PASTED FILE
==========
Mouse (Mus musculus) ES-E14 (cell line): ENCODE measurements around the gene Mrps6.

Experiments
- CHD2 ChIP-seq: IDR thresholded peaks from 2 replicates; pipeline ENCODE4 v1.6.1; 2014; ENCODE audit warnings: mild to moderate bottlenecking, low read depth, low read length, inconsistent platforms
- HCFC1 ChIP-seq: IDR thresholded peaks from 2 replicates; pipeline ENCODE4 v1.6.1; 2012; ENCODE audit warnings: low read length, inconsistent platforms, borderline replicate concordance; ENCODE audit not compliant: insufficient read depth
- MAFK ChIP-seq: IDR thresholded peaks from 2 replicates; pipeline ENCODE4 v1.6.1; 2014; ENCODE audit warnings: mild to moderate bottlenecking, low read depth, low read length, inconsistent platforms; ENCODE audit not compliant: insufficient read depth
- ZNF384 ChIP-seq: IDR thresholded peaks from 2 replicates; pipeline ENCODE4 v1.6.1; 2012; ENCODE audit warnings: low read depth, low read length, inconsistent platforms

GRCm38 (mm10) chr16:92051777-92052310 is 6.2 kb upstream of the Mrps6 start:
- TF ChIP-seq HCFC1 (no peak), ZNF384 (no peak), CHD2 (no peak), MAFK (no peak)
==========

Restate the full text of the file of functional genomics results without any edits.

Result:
Mouse (Mus musculus) ES-E14 (cell line): ENCODE measurements around the gene Mrps6.

Experiments
- CHD2 ChIP-seq: IDR thresholded peaks from 2 replicates; pipeline ENCODE4 v1.6.1; 2014; ENCODE audit warnings: mild to moderate bottlenecking, low read depth, low read length, inconsistent platforms
- HCFC1 ChIP-seq: IDR thresholded peaks from 2 replicates; pipeline ENCODE4 v1.6.1; 2012; ENCODE audit warnings: low read length, inconsistent platforms, borderline replicate concordance; ENCODE audit not compliant: insufficient read depth
- MAFK ChIP-seq: IDR thresholded peaks from 2 replicates; pipeline ENCODE4 v1.6.1; 2014; ENCODE audit warnings: mild to moderate bottlenecking, low read depth, low read length, inconsistent platforms; ENCODE audit not compliant: insufficient read depth
- ZNF384 ChIP-seq: IDR thresholded peaks from 2 replicates; pipeline ENCODE4 v1.6.1; 2012; ENCODE audit warnings: low read depth, low read length, inconsistent platforms

GRCm38 (mm10) chr16:92051777-92052310 is 6.2 kb upstream of the Mrps6 start:
- TF ChIP-seq HCFC1 (no peak), ZNF384 (no peak), CHD2 (no peak), MAFK (no peak)